Africa awakens

Image: Lara Jameson


Acting together, the countries of the “continent of the future” are taking advantage of the global struggle for energy and mineral resources to assert their leadership

The coup that overthrew Niger's pro-Western president on Wednesday, July 26, puts an end to French rule in yet another country in the Sahel. Within two years, there were coups in Mali and Burkina Faso, which expelled French troops and clamored for Russia's support. At the same time, in St. Petersburg, formerly Leningrad, the Summit between Russia and the African Union was taking place, confirming the speed with which Africa is moving away from the West. Acting together, the countries of the “continent of the future” are taking advantage of the global struggle for energy and mineral resources to assert their leadership.

On Thursday night, several hundred protesters gathered at the Place de la Concertation, in the heart of Niamey, capital of Niger, to celebrate “their” victory, that of the army in power, and to cheer Russia and the Wagner Company. The previous morning, a group of uniformed soldiers had announced, on national television, the overthrow of the elected president in 2021, Mohamed Bazoum.

Senior Colonel Amadou Abdramane, Chief of Staff and spokesman for the coup leaders, then announced the closure of borders and the establishment of a curfew. Furthermore, in a statement released Thursday at noon, this commander reported that the country's Armed Forces had joined the revolt, aiming to "preserve the physical integrity of the president" and avoid "bloodshed" between possible different military factions.

For his part, on Friday, July 28, General Abdourahman Tchiani, head of the presidential guard, who is holding President Mohamed Bazoum in his residence, appeared on public television, in his capacity as president of the National Security Council (CNSP), to account for the reasons for their actions.

However, the situation of President Mohamed Bazoum, who has not yet resigned, remains confused and uncertain. A delegation from the Community of West African States (ECOWAS), led by the President of Benin, Patrice Talon, traveled to Niamey on Thursday to exercise mediation, but, on the part of the coup plotters, there appears to be little willingness to seek a understanding.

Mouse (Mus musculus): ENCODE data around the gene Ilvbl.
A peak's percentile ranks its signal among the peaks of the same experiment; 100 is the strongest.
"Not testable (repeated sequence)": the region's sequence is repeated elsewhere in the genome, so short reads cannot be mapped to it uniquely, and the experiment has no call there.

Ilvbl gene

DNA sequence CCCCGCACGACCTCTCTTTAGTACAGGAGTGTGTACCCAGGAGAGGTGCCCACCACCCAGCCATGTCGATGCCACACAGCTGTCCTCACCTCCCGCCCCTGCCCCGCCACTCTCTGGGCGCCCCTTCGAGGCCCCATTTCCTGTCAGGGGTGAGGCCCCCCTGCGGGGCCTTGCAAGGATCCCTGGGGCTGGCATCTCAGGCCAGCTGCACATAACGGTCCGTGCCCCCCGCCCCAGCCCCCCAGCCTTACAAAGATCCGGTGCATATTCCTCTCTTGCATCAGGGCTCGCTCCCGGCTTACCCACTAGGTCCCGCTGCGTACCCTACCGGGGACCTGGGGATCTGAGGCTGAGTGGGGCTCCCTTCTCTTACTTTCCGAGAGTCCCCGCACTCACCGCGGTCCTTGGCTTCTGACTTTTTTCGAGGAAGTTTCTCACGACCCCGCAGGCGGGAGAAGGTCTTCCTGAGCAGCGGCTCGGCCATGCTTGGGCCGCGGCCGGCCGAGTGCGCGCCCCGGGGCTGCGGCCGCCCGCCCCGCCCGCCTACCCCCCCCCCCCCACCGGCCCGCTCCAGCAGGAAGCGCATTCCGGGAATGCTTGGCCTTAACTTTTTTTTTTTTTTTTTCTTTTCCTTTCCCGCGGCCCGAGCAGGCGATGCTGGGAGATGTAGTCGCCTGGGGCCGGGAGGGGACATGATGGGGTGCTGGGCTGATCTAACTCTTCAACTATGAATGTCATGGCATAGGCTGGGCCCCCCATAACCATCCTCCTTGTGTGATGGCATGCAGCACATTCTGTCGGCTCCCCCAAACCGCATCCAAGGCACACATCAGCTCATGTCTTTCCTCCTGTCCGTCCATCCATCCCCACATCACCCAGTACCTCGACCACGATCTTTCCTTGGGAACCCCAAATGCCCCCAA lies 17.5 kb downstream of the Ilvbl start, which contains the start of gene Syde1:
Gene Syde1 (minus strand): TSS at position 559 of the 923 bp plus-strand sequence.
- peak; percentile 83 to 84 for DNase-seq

The coup was immediately condemned in the West. US Secretary of State Antony Blinken declared that the partnership with Niger would depend on the continuation of “democratic governance”. For its part, Russia called for the conflict to be resolved peacefully.

During his two and a half years in office, Mohamed Bazoum reinforced Niger's strategic alliance with Western countries. A transit country for emigrants to the Mediterranean, its collaboration to contain them was praised by European leaders. Currently, the country hosts several camps for migrants returned from neighboring and anarchic Libya. He was also a trusted military partner, sheltering 1.500 French troops expelled from Mali in 2022, as well as a US base in drones valued at 100 million dollars. Indeed, the coups in neighboring Mali (2021) and Burkina Faso (2022) brought military junta to power that turned to Russia and expelled Western troops. Hence, the loss of Niger is a catastrophe for NATO's former dominance in the Sahel.

Like its neighbors, Niger, with 26 million people and one of the poorest countries in the world, faces the jihadist threat created by the CIA. In the Diffa region, on the eastern border with Chad, incursions and attacks by the Islamic State of West Africa (EIAO) are frequent, while in the west the threat comes from the Islamic State of the Sahel (ISIS). The inability or even unwillingness of Western forces to defeat terrorism, in addition to the lack of equipment and training of local soldiers, who die by the hundreds, are at the root of the political instability in which the entire region lives. Now patience is over, and the efficiency of Wagner Private Military Company (CMP) Russian sparks more confidence.